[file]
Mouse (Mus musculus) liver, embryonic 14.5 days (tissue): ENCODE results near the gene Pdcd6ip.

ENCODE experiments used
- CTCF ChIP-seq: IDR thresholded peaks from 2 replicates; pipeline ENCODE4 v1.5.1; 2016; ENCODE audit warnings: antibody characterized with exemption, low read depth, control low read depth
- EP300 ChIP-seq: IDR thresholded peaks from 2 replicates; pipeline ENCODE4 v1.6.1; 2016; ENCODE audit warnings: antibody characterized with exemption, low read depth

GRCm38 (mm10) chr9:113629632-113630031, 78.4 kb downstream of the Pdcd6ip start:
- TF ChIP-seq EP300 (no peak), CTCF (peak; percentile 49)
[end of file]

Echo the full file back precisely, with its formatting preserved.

Mouse (Mus musculus) liver, embryonic 14.5 days (tissue): ENCODE results near the gene Pdcd6ip.

ENCODE experiments used
- CTCF ChIP-seq: IDR thresholded peaks from 2 replicates; pipeline ENCODE4 v1.5.1; 2016; ENCODE audit warnings: antibody characterized with exemption, low read depth, control low read depth
- EP300 ChIP-seq: IDR thresholded peaks from 2 replicates; pipeline ENCODE4 v1.6.1; 2016; ENCODE audit warnings: antibody characterized with exemption, low read depth

GRCm38 (mm10) chr9:113629632-113630031, 78.4 kb downstream of the Pdcd6ip start:
- TF ChIP-seq EP300 (no peak), CTCF (peak; percentile 49)